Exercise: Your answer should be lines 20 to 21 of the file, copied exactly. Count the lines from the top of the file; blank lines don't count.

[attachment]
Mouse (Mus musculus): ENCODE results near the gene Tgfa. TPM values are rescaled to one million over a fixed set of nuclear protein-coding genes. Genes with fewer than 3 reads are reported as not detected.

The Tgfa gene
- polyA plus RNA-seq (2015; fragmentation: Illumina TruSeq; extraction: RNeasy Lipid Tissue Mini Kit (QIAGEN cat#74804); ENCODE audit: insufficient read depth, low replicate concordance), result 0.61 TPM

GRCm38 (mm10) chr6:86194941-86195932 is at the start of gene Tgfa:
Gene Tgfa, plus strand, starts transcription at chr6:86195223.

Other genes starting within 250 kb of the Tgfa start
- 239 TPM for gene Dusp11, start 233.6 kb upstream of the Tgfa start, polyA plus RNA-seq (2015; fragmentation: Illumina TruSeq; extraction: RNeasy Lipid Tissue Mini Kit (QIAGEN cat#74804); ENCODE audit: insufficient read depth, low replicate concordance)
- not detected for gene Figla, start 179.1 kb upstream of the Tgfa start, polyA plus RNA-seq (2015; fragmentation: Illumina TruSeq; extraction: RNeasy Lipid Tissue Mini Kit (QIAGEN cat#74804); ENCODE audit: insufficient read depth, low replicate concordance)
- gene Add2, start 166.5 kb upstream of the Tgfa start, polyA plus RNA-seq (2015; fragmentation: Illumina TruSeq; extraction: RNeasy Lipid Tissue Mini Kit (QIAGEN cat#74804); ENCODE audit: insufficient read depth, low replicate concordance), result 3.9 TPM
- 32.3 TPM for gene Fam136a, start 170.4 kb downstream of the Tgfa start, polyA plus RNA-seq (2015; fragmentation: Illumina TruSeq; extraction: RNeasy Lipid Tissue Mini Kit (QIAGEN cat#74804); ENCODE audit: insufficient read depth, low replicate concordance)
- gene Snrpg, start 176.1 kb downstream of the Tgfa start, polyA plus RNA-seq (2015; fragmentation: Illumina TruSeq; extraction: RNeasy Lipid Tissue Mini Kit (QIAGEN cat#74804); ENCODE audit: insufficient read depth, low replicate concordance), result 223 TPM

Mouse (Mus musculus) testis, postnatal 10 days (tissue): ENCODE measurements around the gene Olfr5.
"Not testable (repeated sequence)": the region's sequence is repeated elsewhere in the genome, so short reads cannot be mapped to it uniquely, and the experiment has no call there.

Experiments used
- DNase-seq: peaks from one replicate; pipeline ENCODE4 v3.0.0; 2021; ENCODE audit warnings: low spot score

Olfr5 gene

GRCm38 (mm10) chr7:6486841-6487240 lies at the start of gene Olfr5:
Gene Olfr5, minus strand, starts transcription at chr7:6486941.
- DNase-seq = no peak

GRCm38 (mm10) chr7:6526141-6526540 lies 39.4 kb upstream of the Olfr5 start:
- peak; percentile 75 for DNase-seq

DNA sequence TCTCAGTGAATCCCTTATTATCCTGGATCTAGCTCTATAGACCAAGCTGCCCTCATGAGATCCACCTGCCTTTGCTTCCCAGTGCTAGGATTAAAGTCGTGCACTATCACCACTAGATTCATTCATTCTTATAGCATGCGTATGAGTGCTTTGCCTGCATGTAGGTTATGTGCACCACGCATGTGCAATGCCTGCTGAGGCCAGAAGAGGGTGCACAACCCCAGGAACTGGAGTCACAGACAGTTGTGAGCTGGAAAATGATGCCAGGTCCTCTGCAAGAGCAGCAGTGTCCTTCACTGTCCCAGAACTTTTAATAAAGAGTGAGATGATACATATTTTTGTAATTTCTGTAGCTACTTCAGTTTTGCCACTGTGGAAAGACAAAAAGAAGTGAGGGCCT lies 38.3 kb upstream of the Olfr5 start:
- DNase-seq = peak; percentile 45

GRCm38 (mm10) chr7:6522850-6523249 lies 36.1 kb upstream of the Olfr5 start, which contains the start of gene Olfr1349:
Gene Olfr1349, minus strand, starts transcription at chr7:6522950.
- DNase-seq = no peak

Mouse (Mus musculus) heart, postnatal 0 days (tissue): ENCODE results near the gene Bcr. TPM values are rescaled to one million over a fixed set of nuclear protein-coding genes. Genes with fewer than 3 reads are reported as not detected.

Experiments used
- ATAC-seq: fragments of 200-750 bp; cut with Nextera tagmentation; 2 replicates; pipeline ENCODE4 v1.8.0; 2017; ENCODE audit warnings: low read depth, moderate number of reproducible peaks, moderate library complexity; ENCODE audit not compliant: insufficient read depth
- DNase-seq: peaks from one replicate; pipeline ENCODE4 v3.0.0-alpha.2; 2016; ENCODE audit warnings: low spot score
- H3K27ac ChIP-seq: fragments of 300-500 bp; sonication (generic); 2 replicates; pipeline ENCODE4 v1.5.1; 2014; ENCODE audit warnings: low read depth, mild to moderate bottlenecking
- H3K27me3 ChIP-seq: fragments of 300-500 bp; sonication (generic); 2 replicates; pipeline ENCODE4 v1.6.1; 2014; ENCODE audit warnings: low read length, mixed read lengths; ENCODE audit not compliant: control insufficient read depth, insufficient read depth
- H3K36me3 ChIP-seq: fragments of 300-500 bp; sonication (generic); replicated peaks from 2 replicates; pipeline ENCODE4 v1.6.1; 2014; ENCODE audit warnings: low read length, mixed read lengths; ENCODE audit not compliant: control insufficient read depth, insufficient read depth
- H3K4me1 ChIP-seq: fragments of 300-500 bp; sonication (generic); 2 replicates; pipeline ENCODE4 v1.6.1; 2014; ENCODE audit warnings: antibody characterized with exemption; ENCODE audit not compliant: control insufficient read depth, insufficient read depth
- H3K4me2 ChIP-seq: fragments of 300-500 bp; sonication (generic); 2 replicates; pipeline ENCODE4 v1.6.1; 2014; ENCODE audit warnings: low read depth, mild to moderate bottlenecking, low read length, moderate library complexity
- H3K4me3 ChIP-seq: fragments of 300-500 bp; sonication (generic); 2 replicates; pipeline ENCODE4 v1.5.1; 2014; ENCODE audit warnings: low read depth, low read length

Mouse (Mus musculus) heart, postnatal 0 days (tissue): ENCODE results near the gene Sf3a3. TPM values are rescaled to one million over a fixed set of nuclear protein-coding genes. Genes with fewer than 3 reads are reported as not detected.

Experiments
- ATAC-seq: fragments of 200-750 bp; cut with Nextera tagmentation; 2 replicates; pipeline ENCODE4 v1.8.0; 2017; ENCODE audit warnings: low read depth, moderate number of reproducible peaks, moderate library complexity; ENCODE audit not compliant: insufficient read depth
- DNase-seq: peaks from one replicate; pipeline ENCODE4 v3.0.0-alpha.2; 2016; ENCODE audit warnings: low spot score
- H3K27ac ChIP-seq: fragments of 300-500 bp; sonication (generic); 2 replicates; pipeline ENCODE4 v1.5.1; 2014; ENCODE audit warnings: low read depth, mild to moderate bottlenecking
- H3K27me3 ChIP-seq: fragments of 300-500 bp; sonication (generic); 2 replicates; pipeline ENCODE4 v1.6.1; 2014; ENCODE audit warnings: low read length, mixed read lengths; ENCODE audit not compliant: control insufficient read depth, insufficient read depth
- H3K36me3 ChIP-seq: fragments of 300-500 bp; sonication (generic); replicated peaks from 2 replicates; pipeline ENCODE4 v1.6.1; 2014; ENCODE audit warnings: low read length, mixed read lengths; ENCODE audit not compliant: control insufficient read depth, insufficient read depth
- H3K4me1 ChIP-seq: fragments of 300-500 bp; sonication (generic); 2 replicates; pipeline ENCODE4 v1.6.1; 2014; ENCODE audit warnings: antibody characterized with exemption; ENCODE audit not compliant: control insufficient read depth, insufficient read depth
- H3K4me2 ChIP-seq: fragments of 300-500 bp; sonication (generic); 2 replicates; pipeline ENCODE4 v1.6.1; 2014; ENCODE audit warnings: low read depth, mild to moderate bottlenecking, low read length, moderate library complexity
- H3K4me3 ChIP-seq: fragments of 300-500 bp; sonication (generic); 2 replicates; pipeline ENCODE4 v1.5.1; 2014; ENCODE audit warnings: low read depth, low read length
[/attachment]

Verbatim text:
GRCm38 (mm10) chr7:6526141-6526540 lies 39.4 kb upstream of the Olfr5 start:
- peak; percentile 75 for DNase-seq